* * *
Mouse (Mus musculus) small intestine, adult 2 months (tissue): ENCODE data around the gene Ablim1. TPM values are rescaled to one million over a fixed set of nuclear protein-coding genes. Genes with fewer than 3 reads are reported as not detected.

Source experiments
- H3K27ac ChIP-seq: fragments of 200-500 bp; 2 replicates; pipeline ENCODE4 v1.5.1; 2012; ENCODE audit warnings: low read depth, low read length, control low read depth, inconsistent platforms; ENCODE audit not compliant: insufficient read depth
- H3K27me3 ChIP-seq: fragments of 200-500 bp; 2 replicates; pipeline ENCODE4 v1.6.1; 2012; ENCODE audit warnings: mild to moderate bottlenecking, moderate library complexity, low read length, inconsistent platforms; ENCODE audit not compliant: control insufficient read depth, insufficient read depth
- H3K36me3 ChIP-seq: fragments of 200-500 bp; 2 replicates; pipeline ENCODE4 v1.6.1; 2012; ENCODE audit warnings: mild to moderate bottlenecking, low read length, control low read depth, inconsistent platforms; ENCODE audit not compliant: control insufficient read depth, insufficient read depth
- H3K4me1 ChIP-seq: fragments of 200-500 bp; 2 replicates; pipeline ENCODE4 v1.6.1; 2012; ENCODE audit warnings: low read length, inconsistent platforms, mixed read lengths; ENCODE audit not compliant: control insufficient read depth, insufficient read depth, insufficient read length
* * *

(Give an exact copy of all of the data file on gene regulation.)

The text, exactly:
Mouse (Mus musculus) small intestine, adult 2 months (tissue): ENCODE data around the gene Ablim1. TPM values are rescaled to one million over a fixed set of nuclear protein-coding genes. Genes with fewer than 3 reads are reported as not detected.

Source experiments
- H3K27ac ChIP-seq: fragments of 200-500 bp; 2 replicates; pipeline ENCODE4 v1.5.1; 2012; ENCODE audit warnings: low read depth, low read length, control low read depth, inconsistent platforms; ENCODE audit not compliant: insufficient read depth
- H3K27me3 ChIP-seq: fragments of 200-500 bp; 2 replicates; pipeline ENCODE4 v1.6.1; 2012; ENCODE audit warnings: mild to moderate bottlenecking, moderate library complexity, low read length, inconsistent platforms; ENCODE audit not compliant: control insufficient read depth, insufficient read depth
- H3K36me3 ChIP-seq: fragments of 200-500 bp; 2 replicates; pipeline ENCODE4 v1.6.1; 2012; ENCODE audit warnings: mild to moderate bottlenecking, low read length, control low read depth, inconsistent platforms; ENCODE audit not compliant: control insufficient read depth, insufficient read depth
- H3K4me1 ChIP-seq: fragments of 200-500 bp; 2 replicates; pipeline ENCODE4 v1.6.1; 2012; ENCODE audit warnings: low read length, inconsistent platforms, mixed read lengths; ENCODE audit not compliant: control insufficient read depth, insufficient read depth, insufficient read length